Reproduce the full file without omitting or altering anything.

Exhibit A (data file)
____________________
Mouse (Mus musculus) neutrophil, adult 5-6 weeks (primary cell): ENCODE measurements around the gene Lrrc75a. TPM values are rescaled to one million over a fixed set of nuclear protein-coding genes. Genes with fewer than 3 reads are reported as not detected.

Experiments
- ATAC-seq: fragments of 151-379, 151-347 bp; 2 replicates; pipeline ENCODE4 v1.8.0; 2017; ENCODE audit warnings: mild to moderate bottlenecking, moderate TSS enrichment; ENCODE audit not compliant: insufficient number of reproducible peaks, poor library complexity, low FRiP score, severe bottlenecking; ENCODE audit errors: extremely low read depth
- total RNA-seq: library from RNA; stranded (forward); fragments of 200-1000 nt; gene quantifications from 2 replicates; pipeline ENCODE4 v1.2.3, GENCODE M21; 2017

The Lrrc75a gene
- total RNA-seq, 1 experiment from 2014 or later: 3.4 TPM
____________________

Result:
Mouse (Mus musculus) neutrophil, adult 5-6 weeks (primary cell): ENCODE measurements around the gene Lrrc75a. TPM values are rescaled to one million over a fixed set of nuclear protein-coding genes. Genes with fewer than 3 reads are reported as not detected.

Experiments
- ATAC-seq: fragments of 151-379, 151-347 bp; 2 replicates; pipeline ENCODE4 v1.8.0; 2017; ENCODE audit warnings: mild to moderate bottlenecking, moderate TSS enrichment; ENCODE audit not compliant: insufficient number of reproducible peaks, poor library complexity, low FRiP score, severe bottlenecking; ENCODE audit errors: extremely low read depth
- total RNA-seq: library from RNA; stranded (forward); fragments of 200-1000 nt; gene quantifications from 2 replicates; pipeline ENCODE4 v1.2.3, GENCODE M21; 2017

The Lrrc75a gene
- total RNA-seq, 1 experiment from 2014 or later: 3.4 TPM